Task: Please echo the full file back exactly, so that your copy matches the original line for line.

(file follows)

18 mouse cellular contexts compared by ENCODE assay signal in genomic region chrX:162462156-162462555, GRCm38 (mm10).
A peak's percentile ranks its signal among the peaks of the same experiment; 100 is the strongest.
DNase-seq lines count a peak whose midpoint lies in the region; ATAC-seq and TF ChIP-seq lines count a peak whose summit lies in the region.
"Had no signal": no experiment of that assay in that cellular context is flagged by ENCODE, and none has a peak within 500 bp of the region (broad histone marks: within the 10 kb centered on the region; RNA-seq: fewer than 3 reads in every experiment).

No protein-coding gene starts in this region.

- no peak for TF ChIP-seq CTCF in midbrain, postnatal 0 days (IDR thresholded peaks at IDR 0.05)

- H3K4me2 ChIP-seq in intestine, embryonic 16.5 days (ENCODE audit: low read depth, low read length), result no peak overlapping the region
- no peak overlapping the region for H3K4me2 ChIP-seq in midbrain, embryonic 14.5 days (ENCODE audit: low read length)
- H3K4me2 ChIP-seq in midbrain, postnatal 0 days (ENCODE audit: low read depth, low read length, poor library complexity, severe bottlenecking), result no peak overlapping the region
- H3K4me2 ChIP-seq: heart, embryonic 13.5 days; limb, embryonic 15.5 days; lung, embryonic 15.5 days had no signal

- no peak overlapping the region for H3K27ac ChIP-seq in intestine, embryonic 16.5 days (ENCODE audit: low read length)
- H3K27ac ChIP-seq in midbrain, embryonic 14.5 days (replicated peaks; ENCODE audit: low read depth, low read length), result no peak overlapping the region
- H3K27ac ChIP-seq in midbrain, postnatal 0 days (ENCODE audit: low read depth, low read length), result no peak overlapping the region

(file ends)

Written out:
18 mouse cellular contexts compared by ENCODE assay signal in genomic region chrX:162462156-162462555, GRCm38 (mm10).
A peak's percentile ranks its signal among the peaks of the same experiment; 100 is the strongest.
DNase-seq lines count a peak whose midpoint lies in the region; ATAC-seq and TF ChIP-seq lines count a peak whose summit lies in the region.
"Had no signal": no experiment of that assay in that cellular context is flagged by ENCODE, and none has a peak within 500 bp of the region (broad histone marks: within the 10 kb centered on the region; RNA-seq: fewer than 3 reads in every experiment).

No protein-coding gene starts in this region.

- no peak for TF ChIP-seq CTCF in midbrain, postnatal 0 days (IDR thresholded peaks at IDR 0.05)

- H3K4me2 ChIP-seq in intestine, embryonic 16.5 days (ENCODE audit: low read depth, low read length), result no peak overlapping the region
- no peak overlapping the region for H3K4me2 ChIP-seq in midbrain, embryonic 14.5 days (ENCODE audit: low read length)
- H3K4me2 ChIP-seq in midbrain, postnatal 0 days (ENCODE audit: low read depth, low read length, poor library complexity, severe bottlenecking), result no peak overlapping the region
- H3K4me2 ChIP-seq: heart, embryonic 13.5 days; limb, embryonic 15.5 days; lung, embryonic 15.5 days had no signal

- no peak overlapping the region for H3K27ac ChIP-seq in intestine, embryonic 16.5 days (ENCODE audit: low read length)
- H3K27ac ChIP-seq in midbrain, embryonic 14.5 days (replicated peaks; ENCODE audit: low read depth, low read length), result no peak overlapping the region
- H3K27ac ChIP-seq in midbrain, postnatal 0 days (ENCODE audit: low read depth, low read length), result no peak overlapping the region